Kevin HarvickScored his third win in the last seven races. And got car owner Tony Stewart to climb the fence once again at Indy. Win also helps Harvick and his Stewart-Haas Racing team build momentum just in time for the playoffs.

Bubba WallaceFinished a season-best third on Sunday. His two career top-five finishes are a second in the 2018 Daytona 500 and a third at Indianapolis Motor Speedway.

Clint BowyerOvercame bubble pressure to post top-10 finishes in each of the last three regular-season races. Could he go from one of the last in to one of the last remaining in the playoffs?

Ryan NewmanSnapped a five-race streak of finishes outside the top 10 with an eighth-place finish to secure the final playoff spot.

Jeb Burton Matched his career high with a fourth-place finish in Saturday’s Xfinity race and was overcome with emotion afterward. Burton is running a part-time schedule and seeks to run full-time again. He’ll be back with JR Motorsports at Texas and Miami.

LOSERS

Daniel SuarezHit the wall, hit a car and had other misfortune in failing to make the playoffs after entering Sunday’s race at Indianapolis in the final playoff spot.

Jimmie JohnsonHis remarkable streak of 15 consecutive years in the postseason ends after a year of struggles. His wreck while racing Hendrick Motorsports teammate William Byron for sixth place kept Johnson from having a chance to make the playoffs Sunday.

Cup car owners — Eight cars were eliminated by accidents in Sunday’s race. That’s more cars eliminated by crashes in the last four Cup races combined. Sunday proved expensive to some teams.

Race results, point standings after Xfinity’s Indiana 250

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Kyle Busch beat Justin Allgaier to win Saturday’s Xfinity Series race at Indianapolis Motor Speedway.

Busch won from the pole and claimed his fourth series win of the year.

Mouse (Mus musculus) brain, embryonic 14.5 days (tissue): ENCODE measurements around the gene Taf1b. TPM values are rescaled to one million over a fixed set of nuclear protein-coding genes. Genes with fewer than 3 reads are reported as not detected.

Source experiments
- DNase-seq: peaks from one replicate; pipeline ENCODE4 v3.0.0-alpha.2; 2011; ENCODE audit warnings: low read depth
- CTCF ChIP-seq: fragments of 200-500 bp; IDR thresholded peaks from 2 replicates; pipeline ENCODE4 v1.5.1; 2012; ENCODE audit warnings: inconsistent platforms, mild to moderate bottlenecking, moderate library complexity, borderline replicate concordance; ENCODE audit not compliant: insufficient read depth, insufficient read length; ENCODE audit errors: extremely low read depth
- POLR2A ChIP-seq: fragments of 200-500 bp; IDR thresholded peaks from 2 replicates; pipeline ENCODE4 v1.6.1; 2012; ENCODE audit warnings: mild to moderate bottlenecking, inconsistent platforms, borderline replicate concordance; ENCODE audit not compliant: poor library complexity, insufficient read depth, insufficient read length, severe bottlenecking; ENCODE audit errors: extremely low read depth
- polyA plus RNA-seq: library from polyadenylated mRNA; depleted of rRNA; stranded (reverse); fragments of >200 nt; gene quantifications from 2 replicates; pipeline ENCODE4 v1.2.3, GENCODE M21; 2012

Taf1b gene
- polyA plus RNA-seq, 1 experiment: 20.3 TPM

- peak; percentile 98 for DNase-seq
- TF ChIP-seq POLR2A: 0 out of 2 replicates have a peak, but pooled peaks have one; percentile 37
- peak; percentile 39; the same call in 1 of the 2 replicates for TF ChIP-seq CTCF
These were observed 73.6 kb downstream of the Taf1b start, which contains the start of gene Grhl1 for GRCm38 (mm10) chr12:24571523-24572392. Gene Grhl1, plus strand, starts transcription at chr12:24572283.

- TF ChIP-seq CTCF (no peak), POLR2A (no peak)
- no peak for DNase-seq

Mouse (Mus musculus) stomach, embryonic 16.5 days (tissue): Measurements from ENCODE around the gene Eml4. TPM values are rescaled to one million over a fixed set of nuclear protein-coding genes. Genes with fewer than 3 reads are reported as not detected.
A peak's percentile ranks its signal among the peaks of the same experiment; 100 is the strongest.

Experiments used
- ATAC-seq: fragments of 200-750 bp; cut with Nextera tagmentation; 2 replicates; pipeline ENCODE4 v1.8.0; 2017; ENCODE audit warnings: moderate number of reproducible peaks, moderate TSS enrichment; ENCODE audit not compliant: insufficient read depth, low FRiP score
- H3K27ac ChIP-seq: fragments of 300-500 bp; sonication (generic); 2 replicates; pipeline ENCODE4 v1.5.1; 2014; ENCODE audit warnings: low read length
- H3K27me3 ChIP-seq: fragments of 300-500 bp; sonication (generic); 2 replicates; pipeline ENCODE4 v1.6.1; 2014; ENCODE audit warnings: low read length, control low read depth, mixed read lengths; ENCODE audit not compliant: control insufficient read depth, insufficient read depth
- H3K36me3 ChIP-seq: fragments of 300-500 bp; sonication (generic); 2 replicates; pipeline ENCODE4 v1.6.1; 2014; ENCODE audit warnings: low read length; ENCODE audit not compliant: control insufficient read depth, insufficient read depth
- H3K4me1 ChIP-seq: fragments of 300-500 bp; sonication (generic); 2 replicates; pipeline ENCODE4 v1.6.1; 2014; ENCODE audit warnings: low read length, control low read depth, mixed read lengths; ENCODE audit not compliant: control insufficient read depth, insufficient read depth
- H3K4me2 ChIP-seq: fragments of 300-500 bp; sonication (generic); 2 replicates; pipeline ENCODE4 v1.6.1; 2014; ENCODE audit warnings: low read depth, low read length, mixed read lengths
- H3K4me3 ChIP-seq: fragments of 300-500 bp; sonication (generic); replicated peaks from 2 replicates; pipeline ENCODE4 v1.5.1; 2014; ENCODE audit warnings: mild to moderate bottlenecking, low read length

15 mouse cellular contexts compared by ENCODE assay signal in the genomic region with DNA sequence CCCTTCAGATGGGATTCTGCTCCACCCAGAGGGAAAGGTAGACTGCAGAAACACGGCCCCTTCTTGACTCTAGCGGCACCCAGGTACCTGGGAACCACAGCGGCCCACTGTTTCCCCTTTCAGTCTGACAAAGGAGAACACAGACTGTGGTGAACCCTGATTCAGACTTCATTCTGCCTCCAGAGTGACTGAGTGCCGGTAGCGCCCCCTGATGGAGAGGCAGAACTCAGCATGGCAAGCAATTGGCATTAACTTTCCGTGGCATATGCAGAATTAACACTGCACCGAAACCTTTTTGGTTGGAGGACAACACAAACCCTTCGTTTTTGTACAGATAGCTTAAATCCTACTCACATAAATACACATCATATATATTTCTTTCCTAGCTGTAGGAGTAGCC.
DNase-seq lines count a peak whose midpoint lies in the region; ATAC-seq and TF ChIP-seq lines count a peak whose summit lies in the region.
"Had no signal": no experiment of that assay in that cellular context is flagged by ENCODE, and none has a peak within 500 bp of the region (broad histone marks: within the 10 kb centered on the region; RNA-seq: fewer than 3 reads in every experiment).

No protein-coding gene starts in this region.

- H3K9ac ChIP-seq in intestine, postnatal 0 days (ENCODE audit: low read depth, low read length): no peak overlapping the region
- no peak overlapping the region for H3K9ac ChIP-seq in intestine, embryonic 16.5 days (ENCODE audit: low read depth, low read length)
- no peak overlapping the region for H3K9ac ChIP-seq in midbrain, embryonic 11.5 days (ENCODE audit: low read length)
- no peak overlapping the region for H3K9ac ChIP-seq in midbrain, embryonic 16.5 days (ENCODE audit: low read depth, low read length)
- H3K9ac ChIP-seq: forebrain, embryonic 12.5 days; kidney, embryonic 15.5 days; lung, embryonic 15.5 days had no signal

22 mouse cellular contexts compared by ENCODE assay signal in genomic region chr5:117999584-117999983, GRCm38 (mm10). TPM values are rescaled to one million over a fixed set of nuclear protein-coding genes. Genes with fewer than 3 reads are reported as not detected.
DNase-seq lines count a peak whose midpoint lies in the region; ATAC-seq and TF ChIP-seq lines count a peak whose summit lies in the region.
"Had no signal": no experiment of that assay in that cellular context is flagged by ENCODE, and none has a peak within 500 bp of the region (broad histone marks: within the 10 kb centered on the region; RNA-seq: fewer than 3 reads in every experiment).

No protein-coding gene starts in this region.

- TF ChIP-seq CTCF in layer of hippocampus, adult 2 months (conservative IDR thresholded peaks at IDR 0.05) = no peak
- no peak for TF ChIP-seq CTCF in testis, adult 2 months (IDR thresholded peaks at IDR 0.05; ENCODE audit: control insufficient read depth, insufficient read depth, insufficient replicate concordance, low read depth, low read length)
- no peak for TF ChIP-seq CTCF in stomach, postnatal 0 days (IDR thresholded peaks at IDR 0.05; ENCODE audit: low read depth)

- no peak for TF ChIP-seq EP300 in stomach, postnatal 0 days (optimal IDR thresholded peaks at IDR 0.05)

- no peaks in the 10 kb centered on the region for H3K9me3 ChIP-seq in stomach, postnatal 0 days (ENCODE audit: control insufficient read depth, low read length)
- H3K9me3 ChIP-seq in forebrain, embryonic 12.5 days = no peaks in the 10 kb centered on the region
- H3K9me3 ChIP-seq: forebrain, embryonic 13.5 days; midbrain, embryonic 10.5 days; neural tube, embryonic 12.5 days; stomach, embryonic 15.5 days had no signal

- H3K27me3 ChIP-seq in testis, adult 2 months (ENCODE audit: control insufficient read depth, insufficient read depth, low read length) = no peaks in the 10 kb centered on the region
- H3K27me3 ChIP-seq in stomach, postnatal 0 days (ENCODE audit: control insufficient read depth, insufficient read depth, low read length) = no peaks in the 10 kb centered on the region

The top five was completed by Jeb Burton, Noah Gragson and Justin Haley.

Click here for race results

Points

After he wrecked out of Saturday’s race, Tyler Reddick will clinch the regular-season title next weekend at Las Vegas if he earns 11 points, regardless of where Christopher Bell finishes.

Justin Haley is the latest driver to clinch a playoff spot on points with his fifth-place finish.

There are three spots left to fill in the playoff field next week at Las Vegas.

Brandon Jones (+40 points above cutline), John Hunter Nemechek (+12) and Ryan Sieg currently fill those spots.

Gray Gaulding is the first driver outside the top 12. He trails Sieg by 124 points.

Click here for the point standings.

Kyle Busch wins Xfinity Series Indiana 250

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Kyle Busch won Saturday’s Xfinity Series race at Indianapolis Motor Speedway, fending off Justin Allgaier in a four-lap shootout around the 2.5-mile track.

Busch earned his 96th career Xfinity Series win and his fourth career win at IMS. He has four wins in seven series starts this year.

Making his last Xfinity start of the year, Busch led 46 of 100 laps from the pole.

“Really tough to pass, even when you had a run on guys,” Busch told NBCSN. “You could pass some of the guys that were built more for long-run longevity, (Allgaier) was. You could pass him on the straightaways. … Overall, we got back in traffic and just really fought the handling of this thing, even from fourth place.”

Allgaier, who led 24 laps, finished second after winning this race last year. He has not won a race since then. He has four runner-up finishes this season.

“Kyle’s great, especially on late-race restarts,” Allgaier told NBCSN. “Our Suave Men Camaro was on rails, especially on the long run. We were able to really push though guys. … We had a couple of late-race restarts that didn’t go our way and unfortunately put us behind.”

The top five was completed by Noah Gragson, Jeb Burton and Justin Haley.

The final run to the checkered flag was set up by a wreck between Christopher Bell and Tyler Reddick on a restart with eight laps to go. Restarting on the front row, Bell got loose in Turn 2 and washed up into Reddick, which sent them both into the wall.

STAGE 1 WINNER: Brandon Jones

STAGE 2 WINNER: Justin Allgaier

More: Race results and point standings

WHO HAD A GOOD DAY: JR Motorsports is the first team to put three drivers in the top five of an Xfinity race at Indy … Justin Haley earned his third top five of the year and locked himself into the playoffs on points … Austin Hill placed ninth in his Xfinity Series debut … Brandon Jones bounced back from a mid-race wreck to finish sixth.

WHO HAD A BAD DAY: Austin Dillon finished 34th after he suffered a fuel pressure issue and stalled on the pit access road on Lap 15 … Brandon Brown wrecked on a Lap 36 restart. He finished 28th … David Starr finished 37th after his engine expired mid-race … John Hunter Nemechek finished 31st after he wrecked in Turn 1 with 22 laps left in the race.

WHAT’S NEXT: Rhino Pro 300 at Las Vegas Motor Speedway at 7:30 p.m. ET on Sept. 14 on NBCSN